In Part 2 of the “Cutting through the Hype” series, we discussed the importance, especially in healthcare, of getting the data matched, merged, cleansed, mastered and enriched/tagged with the proper HLI code sets and clinical ontologies. This is the work represented in the first 4 columns (Connect, Move, Fix, and Relate) of the “Data Value Chain” diagram below:
Following “Relate” is “Govern”. For healthcare organizations, data governance is regularly discussed, rarely understood, and hardly attempted. In my experience working for and collaborating with some of the top analytics groups in the country, data governance failures (or non-starts) are the result of two primary causes:
- The columns to the left of “Govern” are not being done with automated, scalable technology
- Lack of clarity – what is data governance, what is its purpose, why is it needed?
We’ve reviewed item one with sufficient detail in previous blog posts. Item number two compels us to define data governance in the context of healthcare to understand the “whats” and the “why”:
Data governance is the ensemble of people, processes and technology that creates a harmonized administration of an organization's data quality (availability, usability, consistency) and ensures data are transformed into meaningful information that is used to effectively achieve the quadruple aim (better outcomes, lower cost, satisfied patients, happy clinicians).
Governance should be the supporting structure dedicated to “solving Data Rich and Information Poor”. If everything in the left two thirds of the data value chain is automated, leveraging self-documenting technology that creates a complete dictionary and data lineage for all transformations, then governance becomes much easier. Governance systems are needed that can monitor, visualize what if scenarios for quality rules, alert, remediate, report, and manage history. If these things are in place or in progress, we can focus on the heart of data governance – people and processes.
Where should you start? Ideally, data governance begins before purchasing and developing technology. However, in my experience, governance usually catches up after purchasing the related technology. Starting at the top, governance will need an executive sponsor. Some organizations know that they need to take steps to become data driven, so the executive sponsor can focus on strategy and organization. Other organizations may not be as centralized in their culture, approach to systemness, or geographic location, and will need an executive sponsor who is more of an influencer who can effectively communicate the value proposition of treating data as an organizational asset and using effective data governance to achieve that end.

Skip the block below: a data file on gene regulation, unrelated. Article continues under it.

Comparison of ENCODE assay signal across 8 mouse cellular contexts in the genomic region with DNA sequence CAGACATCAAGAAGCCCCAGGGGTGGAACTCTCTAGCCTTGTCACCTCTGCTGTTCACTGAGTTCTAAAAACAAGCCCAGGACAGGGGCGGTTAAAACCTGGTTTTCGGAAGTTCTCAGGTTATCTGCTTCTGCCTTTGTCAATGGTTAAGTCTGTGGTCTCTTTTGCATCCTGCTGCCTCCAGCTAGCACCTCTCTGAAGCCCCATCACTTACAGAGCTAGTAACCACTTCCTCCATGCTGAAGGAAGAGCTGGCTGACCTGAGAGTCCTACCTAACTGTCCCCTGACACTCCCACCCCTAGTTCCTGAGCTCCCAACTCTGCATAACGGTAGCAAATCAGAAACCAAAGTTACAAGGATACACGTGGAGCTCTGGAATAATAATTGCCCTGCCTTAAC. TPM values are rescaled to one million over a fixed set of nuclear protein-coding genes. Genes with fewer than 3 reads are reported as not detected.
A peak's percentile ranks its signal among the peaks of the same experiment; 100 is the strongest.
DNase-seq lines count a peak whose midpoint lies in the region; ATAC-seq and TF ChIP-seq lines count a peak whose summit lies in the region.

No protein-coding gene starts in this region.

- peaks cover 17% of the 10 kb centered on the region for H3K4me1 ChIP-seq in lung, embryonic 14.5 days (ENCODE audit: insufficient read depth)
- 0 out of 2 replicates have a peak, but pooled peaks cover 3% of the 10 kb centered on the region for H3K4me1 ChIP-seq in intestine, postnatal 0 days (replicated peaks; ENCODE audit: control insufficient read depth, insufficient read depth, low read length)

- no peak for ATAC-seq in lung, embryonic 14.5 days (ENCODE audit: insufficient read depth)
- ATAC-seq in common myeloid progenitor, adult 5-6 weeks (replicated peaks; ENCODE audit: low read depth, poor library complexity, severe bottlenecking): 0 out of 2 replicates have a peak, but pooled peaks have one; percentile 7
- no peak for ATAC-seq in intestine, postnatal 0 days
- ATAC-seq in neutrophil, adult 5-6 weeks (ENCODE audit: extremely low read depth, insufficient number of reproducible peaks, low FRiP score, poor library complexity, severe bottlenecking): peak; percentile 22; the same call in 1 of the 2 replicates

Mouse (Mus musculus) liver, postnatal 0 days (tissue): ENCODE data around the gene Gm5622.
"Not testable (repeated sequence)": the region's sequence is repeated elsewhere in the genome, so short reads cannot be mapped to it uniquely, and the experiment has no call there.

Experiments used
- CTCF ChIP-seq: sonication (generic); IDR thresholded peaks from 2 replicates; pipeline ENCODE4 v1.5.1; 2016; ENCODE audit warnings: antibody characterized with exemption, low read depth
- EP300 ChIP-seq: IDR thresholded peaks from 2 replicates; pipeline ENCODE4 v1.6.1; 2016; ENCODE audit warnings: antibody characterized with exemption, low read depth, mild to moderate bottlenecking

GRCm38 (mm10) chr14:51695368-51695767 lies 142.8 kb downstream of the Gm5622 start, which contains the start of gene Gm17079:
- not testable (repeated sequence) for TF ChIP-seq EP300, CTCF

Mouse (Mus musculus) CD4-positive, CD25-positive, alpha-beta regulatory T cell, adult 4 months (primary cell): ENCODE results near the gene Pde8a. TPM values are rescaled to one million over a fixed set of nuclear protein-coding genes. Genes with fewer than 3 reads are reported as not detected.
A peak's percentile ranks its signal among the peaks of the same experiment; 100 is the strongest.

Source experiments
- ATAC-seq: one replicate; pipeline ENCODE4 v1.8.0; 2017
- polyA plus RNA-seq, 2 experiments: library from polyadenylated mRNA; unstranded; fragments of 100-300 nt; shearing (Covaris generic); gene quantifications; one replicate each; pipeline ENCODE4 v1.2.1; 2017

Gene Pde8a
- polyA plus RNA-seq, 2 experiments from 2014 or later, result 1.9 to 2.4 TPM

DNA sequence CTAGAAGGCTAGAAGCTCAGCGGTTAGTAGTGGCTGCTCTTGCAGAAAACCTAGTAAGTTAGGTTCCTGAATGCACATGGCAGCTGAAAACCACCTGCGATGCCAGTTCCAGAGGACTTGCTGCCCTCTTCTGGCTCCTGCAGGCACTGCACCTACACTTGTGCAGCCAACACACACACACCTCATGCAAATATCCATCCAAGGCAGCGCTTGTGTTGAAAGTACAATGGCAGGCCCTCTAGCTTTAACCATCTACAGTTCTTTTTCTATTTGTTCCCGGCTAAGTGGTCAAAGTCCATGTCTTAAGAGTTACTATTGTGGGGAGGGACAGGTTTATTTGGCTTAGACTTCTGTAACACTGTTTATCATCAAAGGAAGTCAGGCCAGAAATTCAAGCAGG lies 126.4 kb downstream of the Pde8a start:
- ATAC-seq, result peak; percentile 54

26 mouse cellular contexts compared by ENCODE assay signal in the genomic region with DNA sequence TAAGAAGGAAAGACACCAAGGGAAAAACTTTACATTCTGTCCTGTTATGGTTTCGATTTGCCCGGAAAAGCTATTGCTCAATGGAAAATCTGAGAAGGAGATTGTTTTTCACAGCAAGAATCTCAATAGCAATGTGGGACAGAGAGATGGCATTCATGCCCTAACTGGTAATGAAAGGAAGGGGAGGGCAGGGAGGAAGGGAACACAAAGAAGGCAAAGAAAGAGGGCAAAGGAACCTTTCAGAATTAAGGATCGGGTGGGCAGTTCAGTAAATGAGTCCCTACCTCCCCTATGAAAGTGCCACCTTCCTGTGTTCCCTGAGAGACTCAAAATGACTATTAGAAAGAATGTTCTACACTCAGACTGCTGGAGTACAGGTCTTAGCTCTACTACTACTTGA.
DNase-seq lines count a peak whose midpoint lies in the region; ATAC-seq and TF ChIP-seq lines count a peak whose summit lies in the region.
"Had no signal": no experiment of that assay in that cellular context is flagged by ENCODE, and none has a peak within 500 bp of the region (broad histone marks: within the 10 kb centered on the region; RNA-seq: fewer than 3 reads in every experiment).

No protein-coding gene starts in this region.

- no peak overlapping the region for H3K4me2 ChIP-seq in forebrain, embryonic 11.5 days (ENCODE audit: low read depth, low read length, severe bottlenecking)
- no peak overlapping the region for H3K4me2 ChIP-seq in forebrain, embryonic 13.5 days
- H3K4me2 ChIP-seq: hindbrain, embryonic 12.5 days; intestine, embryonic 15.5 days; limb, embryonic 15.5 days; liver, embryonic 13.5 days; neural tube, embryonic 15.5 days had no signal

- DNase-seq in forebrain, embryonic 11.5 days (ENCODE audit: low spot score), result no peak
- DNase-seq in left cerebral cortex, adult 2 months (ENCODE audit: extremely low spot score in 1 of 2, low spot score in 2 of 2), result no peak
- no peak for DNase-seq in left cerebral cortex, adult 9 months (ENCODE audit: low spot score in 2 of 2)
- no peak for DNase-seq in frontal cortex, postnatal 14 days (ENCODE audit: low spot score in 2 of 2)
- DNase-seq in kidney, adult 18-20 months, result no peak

The executive sponsor will chair the data governance executive committee which should include leadership over component areas responsible for each aspect of the quadruple aim, as well as information systems leadership. The executive committee is responsible for:
- Developing the strategy and vision of causing data to be transformed into information that can help achieve the quadruple aim
- Organizing the data steward committees
- Making decisions when steward committees escalate to them for executive guidance
How do you organize? Generally speaking, data steward committees are the business and/or clinical owners of source systems and applications plus the technology support person(s) for that source system. For example, one committee over patient access and scheduling, another around systems for revenue cycle management, and yet another over the EHR and closely connected clinical applications such as radiology and lab. The number of committees and scope will correspond to the size and complexity of your organization. I’ve been at institutions that had over a dozen chartered steward committees with six active at any given time.
It is absolutely KEY that the business or clinical owner lead the steward committee (e.g. – Director of Patient Access for the committee over scheduling and registration data, or the VP of this area if many hospitals or clinics are involved). They need to be subject matter experts for those data and have the ability to impact front end data quality, change source system applications (if needed) and make decisions about data field priorities and match/merge/cleanse rules in collaboration with their committee. They should have the expertise to provide definitions for data at the element level as well as give input to definitions for department and enterprise metrics and KPIs.
Sustaining, and day to day guidance – there should be one or two stewards in each committee, and part of their ongoing daily activity is interacting with the data quality systems to monitor, work alerts, remediate issues, manage definitions/history, and analyze “what if” scenarios for data quality.
They should have the latitude to make decisions within their areas of responsibility, presenting an informal summary report in the committee meetings.
They should also have guidelines for bringing decisions to that area’s committee when needed.
Data governance, when formally chartered, treats data as a valued asset, much as HR exists to ensure good treatment of staff resources. Indeed, it may be desirable one day to have a “Department of Data Governance” with full time professionals that serve in administrative and facilitation roles. However, it is critical that daily stewardship never becomes a full time job. Previous blog posts clearly illustrate how healthcare data are more complex than nearly any other industry. It is therefore vital that data stewards forever remain within the business or clinical area as their primary job so that their subject matter expertise does not wane over time!
In my next blog post, I review ROI and leveraging governance to prioritize clinical and business objectives. In the meantime, read our white paper about data governance in healthcare.